With venture-backed startups, there is a definitive timeline in which to have a return. In the start up mode, not many companies are able to spend money on long-term brand awareness activities due to lack of budget or short-term pressure. However, if we research the successful companies that have sustained strong valuations, they have all invested in building their brand equity. In all cases, companies should invest the appropriate amount of time in branding their company and determining their positioning — who their target market is and what unique selling proposition they offer. Marketing should always demonstrate a return. This return, however, may not necessarily be immediate. Many marketing vehicles such as advertising usually are to build brand awareness which takes frequency over an extended time frame. Unfortunately, this is the first line time to go or doesn’t even make the budget these days at startups.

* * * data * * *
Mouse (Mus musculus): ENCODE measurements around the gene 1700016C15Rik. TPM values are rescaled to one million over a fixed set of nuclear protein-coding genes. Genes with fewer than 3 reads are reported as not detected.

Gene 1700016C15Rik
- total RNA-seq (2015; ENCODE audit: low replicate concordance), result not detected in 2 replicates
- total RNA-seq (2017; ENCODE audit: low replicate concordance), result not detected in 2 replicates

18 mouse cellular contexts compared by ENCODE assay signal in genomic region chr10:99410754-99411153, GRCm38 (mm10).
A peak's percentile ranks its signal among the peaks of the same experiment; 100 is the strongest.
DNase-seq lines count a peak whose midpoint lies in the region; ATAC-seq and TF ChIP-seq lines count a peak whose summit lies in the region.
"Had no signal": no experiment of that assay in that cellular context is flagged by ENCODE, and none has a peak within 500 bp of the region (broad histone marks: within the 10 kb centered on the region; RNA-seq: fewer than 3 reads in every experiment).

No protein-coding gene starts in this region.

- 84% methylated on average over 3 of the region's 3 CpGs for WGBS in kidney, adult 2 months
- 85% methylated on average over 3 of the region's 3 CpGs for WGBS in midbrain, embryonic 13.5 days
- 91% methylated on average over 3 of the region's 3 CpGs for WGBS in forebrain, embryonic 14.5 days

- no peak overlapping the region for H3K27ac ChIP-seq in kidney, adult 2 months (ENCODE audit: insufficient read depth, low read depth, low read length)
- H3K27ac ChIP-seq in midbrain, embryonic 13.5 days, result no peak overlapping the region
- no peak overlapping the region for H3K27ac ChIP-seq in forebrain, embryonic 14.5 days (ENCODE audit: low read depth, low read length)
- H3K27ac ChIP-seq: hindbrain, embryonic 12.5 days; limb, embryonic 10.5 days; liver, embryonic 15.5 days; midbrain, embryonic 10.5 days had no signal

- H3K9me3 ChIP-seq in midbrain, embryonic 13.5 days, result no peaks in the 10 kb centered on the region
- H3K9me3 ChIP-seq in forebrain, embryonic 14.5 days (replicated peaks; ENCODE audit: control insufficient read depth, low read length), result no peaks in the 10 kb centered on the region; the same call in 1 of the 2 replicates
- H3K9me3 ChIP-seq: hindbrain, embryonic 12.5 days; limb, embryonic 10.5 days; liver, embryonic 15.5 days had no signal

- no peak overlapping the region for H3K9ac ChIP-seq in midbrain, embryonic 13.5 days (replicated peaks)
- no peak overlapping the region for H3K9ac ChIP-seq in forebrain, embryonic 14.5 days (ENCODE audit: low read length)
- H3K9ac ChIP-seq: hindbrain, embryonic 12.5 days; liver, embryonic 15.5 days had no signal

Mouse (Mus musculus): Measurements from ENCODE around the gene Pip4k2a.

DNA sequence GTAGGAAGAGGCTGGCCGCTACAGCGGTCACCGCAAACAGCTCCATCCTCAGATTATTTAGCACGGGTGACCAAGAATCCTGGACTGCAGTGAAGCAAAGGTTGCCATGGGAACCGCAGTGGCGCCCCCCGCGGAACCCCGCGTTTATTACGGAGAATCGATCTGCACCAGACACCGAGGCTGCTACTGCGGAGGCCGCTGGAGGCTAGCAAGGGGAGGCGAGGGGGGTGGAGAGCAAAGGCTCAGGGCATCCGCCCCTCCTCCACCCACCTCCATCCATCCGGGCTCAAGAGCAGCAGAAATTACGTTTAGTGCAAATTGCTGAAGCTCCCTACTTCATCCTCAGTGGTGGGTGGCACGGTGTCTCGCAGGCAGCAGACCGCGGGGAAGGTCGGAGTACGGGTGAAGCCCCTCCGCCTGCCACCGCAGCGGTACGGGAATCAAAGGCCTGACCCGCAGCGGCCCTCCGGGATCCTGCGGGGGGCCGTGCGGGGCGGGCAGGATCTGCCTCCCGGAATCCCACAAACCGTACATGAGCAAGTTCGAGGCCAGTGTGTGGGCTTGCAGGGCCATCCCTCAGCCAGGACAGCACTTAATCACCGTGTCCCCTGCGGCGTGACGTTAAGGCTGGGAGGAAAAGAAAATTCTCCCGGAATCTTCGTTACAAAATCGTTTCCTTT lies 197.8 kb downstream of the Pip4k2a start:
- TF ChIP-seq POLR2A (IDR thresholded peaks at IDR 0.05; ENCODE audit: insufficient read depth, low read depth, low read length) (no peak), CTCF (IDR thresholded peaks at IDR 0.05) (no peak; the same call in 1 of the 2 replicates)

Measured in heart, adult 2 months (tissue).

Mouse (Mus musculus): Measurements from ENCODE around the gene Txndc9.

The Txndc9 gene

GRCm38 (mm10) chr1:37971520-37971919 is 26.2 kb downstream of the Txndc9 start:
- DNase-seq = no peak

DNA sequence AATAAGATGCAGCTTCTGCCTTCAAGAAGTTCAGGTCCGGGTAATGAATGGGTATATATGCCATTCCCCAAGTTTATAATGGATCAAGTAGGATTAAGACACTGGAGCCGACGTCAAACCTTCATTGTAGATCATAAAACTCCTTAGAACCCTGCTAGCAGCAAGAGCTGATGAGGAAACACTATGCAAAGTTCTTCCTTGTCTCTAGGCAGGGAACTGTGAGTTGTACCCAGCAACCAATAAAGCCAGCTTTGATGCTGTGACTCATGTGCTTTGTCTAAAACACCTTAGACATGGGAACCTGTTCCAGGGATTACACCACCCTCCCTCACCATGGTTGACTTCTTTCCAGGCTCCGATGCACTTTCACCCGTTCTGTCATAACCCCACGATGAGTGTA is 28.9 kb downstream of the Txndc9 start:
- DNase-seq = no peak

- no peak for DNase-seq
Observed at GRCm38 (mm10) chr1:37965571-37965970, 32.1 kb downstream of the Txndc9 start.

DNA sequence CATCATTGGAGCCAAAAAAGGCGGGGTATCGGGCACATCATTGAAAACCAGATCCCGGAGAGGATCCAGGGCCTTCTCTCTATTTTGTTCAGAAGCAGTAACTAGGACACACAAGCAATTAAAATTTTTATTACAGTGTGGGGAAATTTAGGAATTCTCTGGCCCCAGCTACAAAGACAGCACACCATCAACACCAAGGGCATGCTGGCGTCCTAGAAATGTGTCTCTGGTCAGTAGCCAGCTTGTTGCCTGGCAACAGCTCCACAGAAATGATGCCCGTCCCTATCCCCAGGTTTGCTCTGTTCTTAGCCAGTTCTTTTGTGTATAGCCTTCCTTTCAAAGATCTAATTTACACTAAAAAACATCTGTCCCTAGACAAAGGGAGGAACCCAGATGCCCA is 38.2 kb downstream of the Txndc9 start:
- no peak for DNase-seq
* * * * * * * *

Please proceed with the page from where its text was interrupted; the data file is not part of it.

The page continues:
Any recommendations on how to market on a shoestring effectively?
Ueng: At the “Maximizing ROI while Marketing on A Shoestring Budget” panel, several experienced executives will share their ideas. Some tips I advocate — figure out the best marketing vehicles that impact your business and continue to test and measure ROI and refine — thereby optimizing your marketing dollars. Have a clearly articulated brand and positioning. For business to business companies – utilize your customers in case studies, invest in at least a baseline PR and Analyst relations program, and figure out the most cost effective lead generation vehicles to support your sales organization. Hire the best people possible — this will pay for itself many times over in their judgment and ability to get the job done efficiently and effectively based on prior experience.